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How Has Sustainable Investing Been Doing During Current Volatile Markets?

It may actually be proving its staying power—here are two reasons for its current strong showing

How Has Sustainable Investing Been Doing During Current Volatile Markets? image

FOR THE PAST DECADE OR SO, INVESTOR INTEREST HAS STEADILY GROWN in a different kind of investing called sustainable and impact investing, incorporating ESG—or environmental, social and governance—issues1. ESG measures the degree to which individual corporations face risk from and/or attempt to make a positive impact in those areas. But the rise of evaluating companies with this broader lens of corporate purpose and impact on the world has occurred primarily in a bull market that came to a somewhat abrupt end in February. Now, as a result of the economic and market fallout from the coronavirus, the question is: Will a desire for what’s familiar cause this kind of investing to lose favor in a downturn?

That’s not what the research has been indicating, believes Jackie VanderBrug, head of Sustainable & Impact Investment Strategy for the Chief Investment Office of Merrill and Bank of America Private Bank. In fact, she adds, sustainable investing might possibly be more resilient than ever. A BofA Global Research report notes that from the Standard & Poor’s (S&P) 500 peak on 2/19/2020 through 3/25/2020, stocks in the top fifth of ESG rankings outperformed the broader market by more than 5%2. “What’s more,” says VanderBrug, “the same report found that stocks that ranked highly for ESG outperformed those that ranked poorly during the Q4 market selloff last year.”  

She adds, “As the world shifts around them, many investors appear to appreciate more deeply the importance of how companies do business. For growing numbers of these investors, environmental, social and governance (or ESG) considerations are no longer a nice-to-have, but a necessity.” In particular, two factors seem to be driving the continued surge in sustainable investing.

"For growing numbers of investors, environmental, social and governance (or ESG) considerations are no longer a nice-to-have, but a necessity."

— Jackie VanderBrug,
head of Sustainable & Impact Investment Strategy for the Chief Investment Office of Merrill and Bank of America Private Bank

We’re seeing how business practices affect our daily lives. “If there is a silver lining at all to our present situation,” says VanderBrug, “it’s the clearer understanding that creating an economy based upon our collective well-being is critical.” She adds, “We’ve seen the results of companies’ business decisions in direct, practical ways.” That may be why, within the ESG categories, investors seem to be focusing more on the social—especially on the ways companies treat employees.3 Safety precautions, medical benefits, paid leave: all these aspects of the worker experience are receiving greater scrutiny. Many people have chosen not to patronize businesses that deny paid sick leave to its cashiers or kitchen staff, both as a matter of principal but also because, on a practical level, doing so leaves those workers more vulnerable to an illness that can be passed along. And those values and concerns may be informing their investing choices as well, believes VanderBrug.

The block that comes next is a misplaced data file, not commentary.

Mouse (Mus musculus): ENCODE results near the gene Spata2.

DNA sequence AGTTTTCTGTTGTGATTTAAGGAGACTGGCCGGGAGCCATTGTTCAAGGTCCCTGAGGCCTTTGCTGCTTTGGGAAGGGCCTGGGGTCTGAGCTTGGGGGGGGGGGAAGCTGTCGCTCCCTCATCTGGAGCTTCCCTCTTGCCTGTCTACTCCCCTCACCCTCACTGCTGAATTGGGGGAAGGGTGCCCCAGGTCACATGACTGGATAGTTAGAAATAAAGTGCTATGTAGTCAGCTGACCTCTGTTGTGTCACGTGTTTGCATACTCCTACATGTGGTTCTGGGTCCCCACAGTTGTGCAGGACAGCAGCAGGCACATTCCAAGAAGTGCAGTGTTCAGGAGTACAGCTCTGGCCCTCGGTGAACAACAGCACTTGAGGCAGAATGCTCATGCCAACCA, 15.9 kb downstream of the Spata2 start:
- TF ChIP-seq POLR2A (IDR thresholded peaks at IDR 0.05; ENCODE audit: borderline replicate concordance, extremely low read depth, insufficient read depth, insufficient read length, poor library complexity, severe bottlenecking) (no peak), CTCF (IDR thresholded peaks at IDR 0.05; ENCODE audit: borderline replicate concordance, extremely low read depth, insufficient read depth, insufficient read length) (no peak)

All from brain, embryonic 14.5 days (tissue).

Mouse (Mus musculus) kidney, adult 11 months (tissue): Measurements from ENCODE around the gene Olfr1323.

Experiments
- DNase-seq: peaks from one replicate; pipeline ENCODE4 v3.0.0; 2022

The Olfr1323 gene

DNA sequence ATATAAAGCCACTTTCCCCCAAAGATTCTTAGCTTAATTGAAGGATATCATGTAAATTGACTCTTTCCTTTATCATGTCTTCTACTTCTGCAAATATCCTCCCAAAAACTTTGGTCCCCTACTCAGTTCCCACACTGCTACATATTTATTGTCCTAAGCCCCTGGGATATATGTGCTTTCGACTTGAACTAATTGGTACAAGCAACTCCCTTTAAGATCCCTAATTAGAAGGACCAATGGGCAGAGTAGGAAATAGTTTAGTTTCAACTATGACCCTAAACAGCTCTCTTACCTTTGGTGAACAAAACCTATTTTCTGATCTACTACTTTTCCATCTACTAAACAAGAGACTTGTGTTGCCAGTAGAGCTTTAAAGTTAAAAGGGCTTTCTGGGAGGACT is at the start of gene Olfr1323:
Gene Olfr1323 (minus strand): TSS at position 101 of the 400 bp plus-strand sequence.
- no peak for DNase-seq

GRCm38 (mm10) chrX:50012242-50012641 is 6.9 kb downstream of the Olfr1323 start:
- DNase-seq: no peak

Strong ESG policies tend to make better-performing companies. Research has shown that, historically, businesses that invest in their people—and, as a result, see high employee satisfaction—demonstrate greater resiliency in market downturns.4 This year, according to a BofA Global Research report, companies with strong product health and safety factors, along with worker-friendly policies such as employee leave and childcare services, have outperformed the overall markets5.

That could be because strong relationships with employees and organized labor may enable companies to better negotiate work restructurings, furloughs or retraining. And having a broader, more integrated talent pool may help them more quickly adapt their product lines and delivery approaches to a radically changed marketplace.

Performance could also be a major factor in the rapid growth of sustainable funds. Total investment coming into these funds totaled $21.4 billion in 2019, a nearly fourfold increase over the previous calendar year.6 While sustainable funds employ a number of strategies, at their heart they primarily seek companies that – through strong employee engagement, customer orientation and the commitment to communities in which they do business – may provide more sustainable cash flows and earnings over the long term.

Where could sustainable and impact investing go from here? When markets revive, how could sustainable investing be affected? “Investors should find that the pace at which risks and opportunities emerge could likely continue to quicken,” believes VanderBrug. She is of the opinion that investors will continue to pay closer attention to companies’ performance on ESG issues, with firms increasingly using that data to inform their portfolio decisions. She points to the Davos Manifesto issued earlier this year by the World Economic Forum, which noted that “a company is more than an economic unit generating wealth. It fulfils human and societal aspirations as part of the broader social system.”7 Whatever the market conditions, investors seem to increasingly agree with that assessment.


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